California will begin to phase out the use of trans fats in restaurants and other food facilities beginning January 1.
“The County Department of Environmental Health regularly inspects these facilities, and we will work with food providers in the county to educate them about the new requirements to make them aware of the new rules,” said Department of Environmental Health Director, Gary Erbeck.
Beginning New Year’s Day, restaurants cannot use oils, margarines or shortenings that contain trans fats, except when used for the deep frying of yeast dough or cake batter for items such as doughnuts. Beginning January 1, 2011, the ban will be extended to include all foods.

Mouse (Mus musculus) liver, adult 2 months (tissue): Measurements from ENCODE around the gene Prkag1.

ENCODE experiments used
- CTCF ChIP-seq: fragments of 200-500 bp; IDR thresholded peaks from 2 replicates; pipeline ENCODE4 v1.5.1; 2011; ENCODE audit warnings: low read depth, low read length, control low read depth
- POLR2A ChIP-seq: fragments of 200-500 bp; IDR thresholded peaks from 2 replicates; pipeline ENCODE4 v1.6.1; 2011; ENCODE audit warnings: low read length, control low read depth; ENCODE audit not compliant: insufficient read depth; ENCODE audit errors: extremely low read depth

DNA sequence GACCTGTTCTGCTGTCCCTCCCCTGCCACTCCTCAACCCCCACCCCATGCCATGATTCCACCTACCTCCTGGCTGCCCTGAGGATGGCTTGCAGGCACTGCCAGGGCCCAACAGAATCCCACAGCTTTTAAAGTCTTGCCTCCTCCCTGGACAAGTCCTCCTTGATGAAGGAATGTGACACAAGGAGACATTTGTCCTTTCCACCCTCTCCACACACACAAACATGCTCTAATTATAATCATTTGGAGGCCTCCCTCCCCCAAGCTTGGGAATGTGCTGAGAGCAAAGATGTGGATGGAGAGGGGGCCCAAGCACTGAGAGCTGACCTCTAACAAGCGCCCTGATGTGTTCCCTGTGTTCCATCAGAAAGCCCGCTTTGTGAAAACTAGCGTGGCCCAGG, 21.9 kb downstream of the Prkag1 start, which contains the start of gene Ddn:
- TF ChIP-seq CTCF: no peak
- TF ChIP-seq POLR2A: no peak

In addition to restaurants, the new law applies to private schools, grocery stores, bakeries and other retail food facilities. It does not apply to public school cafeterias because they are already prohibited from serving any food containing trans fat by the California Department of Education.
Eating foods with trans fats has been found to increase the risk of heart disease by decreasing good (HDL) cholesterol and increasing bad (LDL) cholesterol.
County Environmental Health is responsible for inspecting more than 12,000 retail food facilities in the region to make sure businesses and their employees are following proper food preparation and food safety standards, as well as ensuring that businesses are also following all state and local regulations.
For more food safety and environmental health information, visit the Department of Environmental Health Web site.